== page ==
Our 'pilgrimage' to the Holy Door at Saint Stephen Cathedral.

After the procession to the designated door, we gathered as Bishop Medley opened the doors. As we entered the choir sang and the Holy Sacrifice of Mass was offered.


Upon opening the Holy Door Bishop Medley enters
Bishop Medley approaches the Holy Door




















Holy Year Overview


Traditionally a Holy Year centers on the forgiveness of sins and the merited punishment they bring. It seeks an opportunity for reconciliation between enemies, the conversion of souls, and reception of the Sacrament of Reconciliation (confession).

May our hearts be changed and softened toward those around us. May we give mercy in the same measure that we seek it. Happy Jubilee Year of Mercy!

NOTE: 
The Extraordinary Jubilee Year of Mercy runs from Dec. 8, the Solemnity of the Immaculate Conception, and culminates on Nov. 20, 2016 with the Solemnity of Our Lord Jesus Christ, King of the Universe.


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Saturday, November 28, 2015

Blessed to be Back!

November has been a trying month for yours truly. What was, for most unwilling victims, a simple 24-hour stomach virus turned out to be a life-threatening illness. What made this particular episode so dangerous remains a mystery - I don't have a compromised immune system, nor is it unusual for my grandchildren to come visit, bearing the type of germs common to most younger school-age children.

Apparently Potassium is Necessary for Life


Things I learned: dangerously low potassium levels will wreak havoc on heart and liver. Without going into details, I'll just share that I spent a harrowing weekend, 5 days in the hospital, and 3+ weeks of recuperating before getting back to my (almost) normal self.

Pondering the preciousness of life and how quickly it can elude us, was a welcome, much needed lesson. There was plentiful time for prayer, meditation, and prolonged analysis of the priorities of life. As always, my family and friends were a great moral and spiritual support - I give heartfelt thanks for them.

Murphy's Law


As Murphy's Law would have it. We also sold our house and moved during this period. There's nothing like having a lawyer, real estate agent, and nurses present in your hospital room, while you sign legal documents. Being of little use while others pack up and move your household is also a humbling experience. Thanks to a faithful husband, dedicated daughter, powerfully strong son, and amazing sister it was all completed within our allotted two week timeframe.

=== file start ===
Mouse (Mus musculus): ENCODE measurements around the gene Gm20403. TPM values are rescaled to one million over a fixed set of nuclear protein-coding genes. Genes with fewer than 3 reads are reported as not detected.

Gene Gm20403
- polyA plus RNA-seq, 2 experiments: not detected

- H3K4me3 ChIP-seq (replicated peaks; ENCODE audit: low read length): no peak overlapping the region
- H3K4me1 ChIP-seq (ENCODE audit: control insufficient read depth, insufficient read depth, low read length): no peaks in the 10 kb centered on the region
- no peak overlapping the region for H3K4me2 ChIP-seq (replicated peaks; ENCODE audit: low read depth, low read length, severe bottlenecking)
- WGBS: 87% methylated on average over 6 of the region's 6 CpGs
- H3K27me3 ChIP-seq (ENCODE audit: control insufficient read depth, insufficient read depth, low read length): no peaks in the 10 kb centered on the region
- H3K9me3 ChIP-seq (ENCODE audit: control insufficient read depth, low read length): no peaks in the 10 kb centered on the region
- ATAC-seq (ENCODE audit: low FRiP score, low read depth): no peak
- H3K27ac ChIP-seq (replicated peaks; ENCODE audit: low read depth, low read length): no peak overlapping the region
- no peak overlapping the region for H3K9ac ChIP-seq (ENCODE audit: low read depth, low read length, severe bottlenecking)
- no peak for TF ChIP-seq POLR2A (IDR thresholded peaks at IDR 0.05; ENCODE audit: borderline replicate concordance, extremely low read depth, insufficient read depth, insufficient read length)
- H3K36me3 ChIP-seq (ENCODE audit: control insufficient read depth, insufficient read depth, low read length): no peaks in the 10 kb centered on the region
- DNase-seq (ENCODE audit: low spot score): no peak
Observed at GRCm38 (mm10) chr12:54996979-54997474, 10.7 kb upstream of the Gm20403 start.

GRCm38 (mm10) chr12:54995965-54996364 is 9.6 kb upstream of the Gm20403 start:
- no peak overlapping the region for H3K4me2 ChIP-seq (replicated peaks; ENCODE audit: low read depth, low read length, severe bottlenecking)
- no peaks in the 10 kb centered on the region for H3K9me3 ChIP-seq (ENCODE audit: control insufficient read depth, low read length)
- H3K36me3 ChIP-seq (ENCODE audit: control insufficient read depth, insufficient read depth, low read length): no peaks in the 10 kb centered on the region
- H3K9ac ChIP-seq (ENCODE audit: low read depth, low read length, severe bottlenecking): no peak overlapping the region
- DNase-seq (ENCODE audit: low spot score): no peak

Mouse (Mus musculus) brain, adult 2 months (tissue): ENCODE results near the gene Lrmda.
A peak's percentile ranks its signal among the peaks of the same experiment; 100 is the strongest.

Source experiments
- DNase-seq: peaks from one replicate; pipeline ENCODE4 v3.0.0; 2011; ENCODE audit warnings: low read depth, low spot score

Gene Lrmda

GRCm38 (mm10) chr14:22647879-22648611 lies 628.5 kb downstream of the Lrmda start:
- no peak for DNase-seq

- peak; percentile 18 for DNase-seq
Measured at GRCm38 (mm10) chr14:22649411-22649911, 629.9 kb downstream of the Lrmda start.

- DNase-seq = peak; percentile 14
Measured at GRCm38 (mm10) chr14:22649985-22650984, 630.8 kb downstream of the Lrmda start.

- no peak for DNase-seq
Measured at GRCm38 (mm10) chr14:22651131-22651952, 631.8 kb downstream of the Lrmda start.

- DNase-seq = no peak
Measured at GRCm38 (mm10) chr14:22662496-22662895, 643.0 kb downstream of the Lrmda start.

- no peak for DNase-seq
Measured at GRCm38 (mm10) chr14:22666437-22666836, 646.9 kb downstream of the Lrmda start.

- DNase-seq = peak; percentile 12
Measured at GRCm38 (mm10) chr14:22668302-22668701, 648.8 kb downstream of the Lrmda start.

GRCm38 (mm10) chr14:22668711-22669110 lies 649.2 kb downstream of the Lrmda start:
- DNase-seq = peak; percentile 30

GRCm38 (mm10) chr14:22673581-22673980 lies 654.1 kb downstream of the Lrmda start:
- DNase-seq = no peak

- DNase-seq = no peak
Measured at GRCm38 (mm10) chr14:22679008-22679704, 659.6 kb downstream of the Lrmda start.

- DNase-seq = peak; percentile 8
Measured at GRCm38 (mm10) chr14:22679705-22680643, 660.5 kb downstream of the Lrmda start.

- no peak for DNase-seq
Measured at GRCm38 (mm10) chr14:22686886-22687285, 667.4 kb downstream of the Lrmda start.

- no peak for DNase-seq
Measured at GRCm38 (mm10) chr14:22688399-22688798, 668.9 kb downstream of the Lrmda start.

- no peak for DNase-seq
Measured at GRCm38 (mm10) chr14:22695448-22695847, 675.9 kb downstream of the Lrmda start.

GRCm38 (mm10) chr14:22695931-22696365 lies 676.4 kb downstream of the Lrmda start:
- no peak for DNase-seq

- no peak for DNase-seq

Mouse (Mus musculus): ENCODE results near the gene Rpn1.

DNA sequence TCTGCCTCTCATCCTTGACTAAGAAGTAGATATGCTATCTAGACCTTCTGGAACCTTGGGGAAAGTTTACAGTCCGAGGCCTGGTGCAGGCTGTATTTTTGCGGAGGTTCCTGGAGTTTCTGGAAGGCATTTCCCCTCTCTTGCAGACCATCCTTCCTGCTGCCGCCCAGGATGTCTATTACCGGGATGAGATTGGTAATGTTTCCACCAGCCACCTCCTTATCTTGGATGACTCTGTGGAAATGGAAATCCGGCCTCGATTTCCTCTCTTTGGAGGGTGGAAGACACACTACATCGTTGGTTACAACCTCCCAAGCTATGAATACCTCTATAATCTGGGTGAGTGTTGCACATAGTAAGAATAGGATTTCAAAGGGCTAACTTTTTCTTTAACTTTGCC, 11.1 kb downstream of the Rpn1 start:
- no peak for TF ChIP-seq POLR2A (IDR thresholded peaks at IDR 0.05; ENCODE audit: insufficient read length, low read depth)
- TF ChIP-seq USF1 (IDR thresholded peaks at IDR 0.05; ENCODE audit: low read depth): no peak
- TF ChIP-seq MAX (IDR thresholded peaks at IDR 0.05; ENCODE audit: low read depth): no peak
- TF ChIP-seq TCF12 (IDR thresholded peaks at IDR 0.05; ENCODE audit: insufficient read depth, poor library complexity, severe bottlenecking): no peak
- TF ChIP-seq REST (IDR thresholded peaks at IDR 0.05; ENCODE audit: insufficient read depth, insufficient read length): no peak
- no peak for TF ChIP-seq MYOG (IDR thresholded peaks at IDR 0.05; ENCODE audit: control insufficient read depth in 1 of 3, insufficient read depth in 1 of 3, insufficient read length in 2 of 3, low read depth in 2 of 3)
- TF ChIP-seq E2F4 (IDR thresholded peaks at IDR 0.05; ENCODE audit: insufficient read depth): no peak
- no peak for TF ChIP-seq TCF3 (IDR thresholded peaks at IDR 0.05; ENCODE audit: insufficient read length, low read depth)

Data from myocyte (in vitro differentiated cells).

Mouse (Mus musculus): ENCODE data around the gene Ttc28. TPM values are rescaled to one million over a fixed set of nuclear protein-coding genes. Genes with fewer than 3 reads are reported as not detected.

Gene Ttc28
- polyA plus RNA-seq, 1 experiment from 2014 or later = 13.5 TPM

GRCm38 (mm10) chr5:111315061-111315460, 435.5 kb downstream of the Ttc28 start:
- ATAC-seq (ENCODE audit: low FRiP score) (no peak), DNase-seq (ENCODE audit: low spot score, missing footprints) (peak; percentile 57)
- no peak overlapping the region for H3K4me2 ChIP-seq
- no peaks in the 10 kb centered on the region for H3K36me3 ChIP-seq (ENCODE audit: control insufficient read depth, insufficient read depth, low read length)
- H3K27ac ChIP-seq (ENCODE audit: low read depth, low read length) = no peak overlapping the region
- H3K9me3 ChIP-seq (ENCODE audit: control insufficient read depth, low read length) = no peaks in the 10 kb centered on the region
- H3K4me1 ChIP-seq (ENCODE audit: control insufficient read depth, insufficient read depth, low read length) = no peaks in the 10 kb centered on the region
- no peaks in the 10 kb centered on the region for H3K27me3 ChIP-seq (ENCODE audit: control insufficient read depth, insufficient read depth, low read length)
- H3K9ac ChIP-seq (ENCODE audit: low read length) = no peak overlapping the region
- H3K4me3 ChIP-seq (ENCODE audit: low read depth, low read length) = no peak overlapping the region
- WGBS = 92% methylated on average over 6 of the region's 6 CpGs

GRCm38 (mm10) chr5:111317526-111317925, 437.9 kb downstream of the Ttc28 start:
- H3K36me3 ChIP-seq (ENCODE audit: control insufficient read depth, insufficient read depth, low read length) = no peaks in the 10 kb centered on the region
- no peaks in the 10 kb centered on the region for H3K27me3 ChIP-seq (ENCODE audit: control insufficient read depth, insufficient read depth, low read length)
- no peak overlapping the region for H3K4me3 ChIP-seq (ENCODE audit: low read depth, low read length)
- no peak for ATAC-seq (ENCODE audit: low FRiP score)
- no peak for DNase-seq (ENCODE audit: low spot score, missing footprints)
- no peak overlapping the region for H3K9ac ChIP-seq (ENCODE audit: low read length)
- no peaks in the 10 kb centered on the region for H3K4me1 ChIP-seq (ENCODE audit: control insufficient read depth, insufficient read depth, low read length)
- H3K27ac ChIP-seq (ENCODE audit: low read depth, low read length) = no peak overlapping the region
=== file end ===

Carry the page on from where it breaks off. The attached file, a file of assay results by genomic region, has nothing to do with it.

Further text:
The Holy Spirit Steps In


At the time of my illness, another son and his wife were in New York City because he was a participant in the New York Marathon. Not wanting to worry them, they had not been told I was ill right away. Imagine the awe of the moment we discovered that his wife had lit a candle in front of Saint Brigid (Birgit) for me! When they returned from the cathedral, they learned I was in the hospital. What a moment of grace!


Saint Brigid, pray for us!

As I slowly get back to day to day life and obligations, the importance of Our Lord Jesus Christ King of the Universe is not lost on me. He sustains us and He alone is the Author of Life. He gives us what we need - when we need it. He is all we need. To Him be the glory!






8 Things to Share with Members of the Cancer Club


A friend was just given the news that her mother most likely has cancer. As a ten-year cancer survivor, I can certainly commiserate. Being the great-granddaughter, granddaughter, daughter, and mother of others with this diagnosis makes me all too aware of what lies ahead. But aside from the natural fear, a likely bout of pity, and physical/mental struggles it’s important to share the faith, hope, and love of a cancer diagnosis.

While much has been written about the experiences of the five affected generations of women in my family, my collection of posts was found lacking. It seems that only the surface has been scratched. The widespread pandering, betrayal, and exploitation of cancer victims have come across clearly. Yet, there seems to be a great need for comforting, informational words to fellow members of the Cancer Club.

Hopefully the following will help fill that gap.

Cancer Isn’t a Death Sentence